If you want peace, technology may not be able to deliver it.

Screenshot by ZDNet

Vaccination makes you a little more daring.

Or, perhaps, merely human.

Having been to Costco and had a little Johnson and Johnson injected into me, I thought I’d venture out more into the world.

Last summer, my wife and I took a trip and risked staying in a hotel. Back then, it really did feel like a risk. We believed every surface harbored a sliver of virus — since proven not to be true.

A vaccine didn’t exist, so everything — animate or not — represented potential danger.

Would it now be different? Moreover, would hotels have used the time of COVID-19 to invest in technology and jettison some of the more human touches?

COVID-19 is, after all, an excellent excuse not to hire humans and to replace their functions with non-touch versions.

We were celebrating our wedding anniversary, so we wafted up to northern California’s Wine Country and booked two hotels. The first, for a night. The second, for two. Each was well-starred and promised the usual bluster of serentiy and service.

Hotel Number One. A Heart Of Glass.

If I’d expected this hotel — part of a so-called boutique group — to have hands-free, talk-free check-in, that impression was quickly dispelled.

Yes, a pane of glass divided us from the check-in person. Otherwise, the process was as normal as it had ever been.

There were no perceptible technological bells, whistles or any other sounds. There were no temperature checks. A perfectly charming check-in person wished us a pleasant stay and told us the restaurant was fully open for breakfast and dinner.

The only difference, indeed, was that we were informed our room had been previously cleaned and wouldn’t be cleaned during our stay.

Still, at least the elevators might now enjoy some elevated type of technology. But no. You pushed the button, the elevator came, you pushed another button inside and up it went.

There were no entreaties to sanitize. There were no rules — as in our previous COVID-19 hotel experience — that only one party could be in the elevator at the same time.

This was the old normal, rather than the new. It was just that everyone was wearing a mask.

The room was, in all honesty, a ripoff. It was dowdy. The bath was extremely well worn. The walls looked grimy. Perhaps, though, breakfast would be technologically charged.

It wasn’t. No iPads. No touchscreen ordering. Just a paper menu, a server and some bacon and eggs, all served at our table. This contrasted with boxed breakfasts in our last hotel stay.

Where was this promised future of hotels that are sleek and deeply impersonal? Had it not materialized? Had this hotel simply not had the money to make tech investments?

Perhaps our next hotel would be different. It was a little posher, so surely had more money.

more Technically Incorrect

Hotel Number Two. Welcome Back, Civilization.

Surely this hotel would have teched itself up. It was barely a couple of hours drive from Silicon Valley. So many winery owners are people who made their money in the Valley and decided to buy some credibility. Or, at least, a vast ego trip.

We arrived early. Four hours before the appointed check-in time. We’d stayed at this hotel before and liked it. Frankly, we were concerned that it would have turned into a tech-driven paradise (I mean, hell.)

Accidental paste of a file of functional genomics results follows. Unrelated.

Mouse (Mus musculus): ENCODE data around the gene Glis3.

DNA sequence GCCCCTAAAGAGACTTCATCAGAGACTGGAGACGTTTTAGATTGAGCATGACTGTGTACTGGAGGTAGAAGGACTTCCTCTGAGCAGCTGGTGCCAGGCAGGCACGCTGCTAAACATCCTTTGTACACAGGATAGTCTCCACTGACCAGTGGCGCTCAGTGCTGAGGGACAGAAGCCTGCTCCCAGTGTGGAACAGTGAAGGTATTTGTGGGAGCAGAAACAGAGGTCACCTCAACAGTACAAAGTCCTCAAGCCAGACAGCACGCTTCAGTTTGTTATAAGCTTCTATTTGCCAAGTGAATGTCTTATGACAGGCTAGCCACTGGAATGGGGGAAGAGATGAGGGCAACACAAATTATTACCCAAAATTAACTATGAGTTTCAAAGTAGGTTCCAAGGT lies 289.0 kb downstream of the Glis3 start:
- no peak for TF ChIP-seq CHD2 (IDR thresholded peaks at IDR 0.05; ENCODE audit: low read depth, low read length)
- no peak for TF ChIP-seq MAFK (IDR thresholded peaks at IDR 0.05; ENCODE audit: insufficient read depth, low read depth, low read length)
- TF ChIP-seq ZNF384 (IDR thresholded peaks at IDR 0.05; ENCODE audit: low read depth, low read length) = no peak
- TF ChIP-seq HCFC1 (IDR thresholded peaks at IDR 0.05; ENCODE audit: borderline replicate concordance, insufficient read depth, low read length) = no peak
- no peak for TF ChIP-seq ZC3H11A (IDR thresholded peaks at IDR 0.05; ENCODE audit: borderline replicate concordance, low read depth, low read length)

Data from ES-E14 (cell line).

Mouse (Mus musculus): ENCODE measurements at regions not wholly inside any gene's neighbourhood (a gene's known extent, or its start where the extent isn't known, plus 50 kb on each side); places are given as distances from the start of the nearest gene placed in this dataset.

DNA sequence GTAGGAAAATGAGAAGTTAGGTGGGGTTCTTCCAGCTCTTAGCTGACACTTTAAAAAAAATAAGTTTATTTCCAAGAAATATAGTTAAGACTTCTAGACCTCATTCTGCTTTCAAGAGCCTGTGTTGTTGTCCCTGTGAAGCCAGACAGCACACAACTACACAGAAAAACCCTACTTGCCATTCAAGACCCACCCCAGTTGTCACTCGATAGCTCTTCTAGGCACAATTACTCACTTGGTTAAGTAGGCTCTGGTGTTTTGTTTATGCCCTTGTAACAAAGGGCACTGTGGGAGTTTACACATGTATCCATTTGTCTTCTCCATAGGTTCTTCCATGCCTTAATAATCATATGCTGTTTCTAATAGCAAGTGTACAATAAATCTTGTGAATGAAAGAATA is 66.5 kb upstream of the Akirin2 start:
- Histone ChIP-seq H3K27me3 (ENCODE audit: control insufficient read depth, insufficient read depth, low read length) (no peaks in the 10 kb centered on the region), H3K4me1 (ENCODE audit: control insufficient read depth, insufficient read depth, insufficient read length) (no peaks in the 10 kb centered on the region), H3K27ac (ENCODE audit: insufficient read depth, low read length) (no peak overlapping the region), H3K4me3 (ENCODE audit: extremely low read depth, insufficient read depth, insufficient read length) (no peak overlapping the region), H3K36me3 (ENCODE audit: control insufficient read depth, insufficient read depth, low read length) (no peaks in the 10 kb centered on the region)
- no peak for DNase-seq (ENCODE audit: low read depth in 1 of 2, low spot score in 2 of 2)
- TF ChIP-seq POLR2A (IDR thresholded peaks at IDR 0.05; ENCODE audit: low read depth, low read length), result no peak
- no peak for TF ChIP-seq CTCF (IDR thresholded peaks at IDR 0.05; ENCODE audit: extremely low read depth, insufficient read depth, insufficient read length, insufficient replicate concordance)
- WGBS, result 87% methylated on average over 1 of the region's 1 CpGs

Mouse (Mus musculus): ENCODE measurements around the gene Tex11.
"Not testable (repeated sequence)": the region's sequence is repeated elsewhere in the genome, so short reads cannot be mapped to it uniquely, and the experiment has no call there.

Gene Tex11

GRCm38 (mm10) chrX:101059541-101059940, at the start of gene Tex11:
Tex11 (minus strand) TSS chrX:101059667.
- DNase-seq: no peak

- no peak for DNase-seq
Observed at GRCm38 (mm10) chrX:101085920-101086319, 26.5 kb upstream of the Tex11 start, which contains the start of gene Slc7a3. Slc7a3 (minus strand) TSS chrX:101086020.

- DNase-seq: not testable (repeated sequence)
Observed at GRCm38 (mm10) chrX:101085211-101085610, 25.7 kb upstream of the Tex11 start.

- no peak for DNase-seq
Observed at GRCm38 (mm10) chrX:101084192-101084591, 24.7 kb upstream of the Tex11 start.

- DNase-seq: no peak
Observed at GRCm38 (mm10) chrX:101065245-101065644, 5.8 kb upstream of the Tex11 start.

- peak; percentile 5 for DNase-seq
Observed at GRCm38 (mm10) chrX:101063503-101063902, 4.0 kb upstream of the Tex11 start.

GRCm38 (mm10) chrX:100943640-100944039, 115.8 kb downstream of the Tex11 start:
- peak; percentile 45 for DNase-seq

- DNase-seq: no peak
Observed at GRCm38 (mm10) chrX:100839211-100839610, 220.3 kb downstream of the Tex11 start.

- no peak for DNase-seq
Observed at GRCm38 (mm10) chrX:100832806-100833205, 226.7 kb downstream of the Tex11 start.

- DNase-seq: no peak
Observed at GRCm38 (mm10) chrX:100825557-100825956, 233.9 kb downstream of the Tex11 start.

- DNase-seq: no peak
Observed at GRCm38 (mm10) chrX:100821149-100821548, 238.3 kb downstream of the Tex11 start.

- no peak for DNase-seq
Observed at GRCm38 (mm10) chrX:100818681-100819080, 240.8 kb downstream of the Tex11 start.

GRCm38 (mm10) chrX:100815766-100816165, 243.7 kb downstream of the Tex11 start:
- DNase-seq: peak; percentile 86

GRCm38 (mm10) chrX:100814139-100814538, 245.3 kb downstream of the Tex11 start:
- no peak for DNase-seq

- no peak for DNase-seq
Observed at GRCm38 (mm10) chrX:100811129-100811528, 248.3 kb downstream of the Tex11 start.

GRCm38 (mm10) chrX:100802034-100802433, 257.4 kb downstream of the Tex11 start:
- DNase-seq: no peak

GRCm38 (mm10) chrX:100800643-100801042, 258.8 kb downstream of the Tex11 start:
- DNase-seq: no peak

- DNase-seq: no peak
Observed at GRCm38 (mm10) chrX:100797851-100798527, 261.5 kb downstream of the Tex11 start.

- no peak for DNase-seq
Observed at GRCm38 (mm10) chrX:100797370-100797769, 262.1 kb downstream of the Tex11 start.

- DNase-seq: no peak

Instead, humans behind the check-in counter. Not one, but two. While one was busy with customers, we chatted with the other about Spanish football (saacker).

There was no glass to separate us. There were no social distance markers on the ground. And this was all before the state of California had relaxed its COVID-19 measures.

Check-in was a delight. Yes, the lovely human behind the desk said she could get us into a room immediately. My wife had to work and I had to watch a football match on my laptop. The check-in person wished my team luck. They always need it.

Nothing had changed. Literally nothing.  

Somehow, this hotel had also decided it was better — could it also be cheaper? — to have humans greet customers, offer them a personal service and smile at them with their eyes.

I confess I was surprised. Surely, the long-term solution is technological. You check in with your phone. You open your hotel door with your phone. You pour drinks with your phone (I feel sure some Peter Thiel-backed company is working on this right now.)

The rest of the stay was wonderful. The room was completely inviting. The bar was open. There was even the normal room-cleaning service. The only real difference is that there was no longer a buffet breakfast. Instead, the hotel gave you vouchers to eat at a local breakfast place.

Tech Takes Money. A Lot Of Money.

It comes down to lucre, of course.

Though the hotels we stayed at may have been high-margin businesses, they apparently saw no need to invest in post-COVID-19 gizmotics.

Their margins were created by people and feelings, not tech tricks. 

Yes, the pandemic had affected their business, but they were recouping their losses by, at least party, charging a little more. (Or, in the case of the first hotel, ridiculously more.)

It’s the larger chains, the worldwide chains that may invest more in technology first. They see economies of scale where the more boutique hotels may see few to none, even if Kayak has just opened a boutique hotel in Miami, promising tech to be at its heart.

The big chains have traditionally been geared toward business travelers who want the ins and outs to be easy. They have little time for the personal touch.

Perhaps, then, there will be a greater coming contrast. Stay at a big brand hotel for more efficiency and more impersonality. But if you really want peace, relaxation and, yes, civilization, the human aspects still can’t be beaten, COVID-19 or not.

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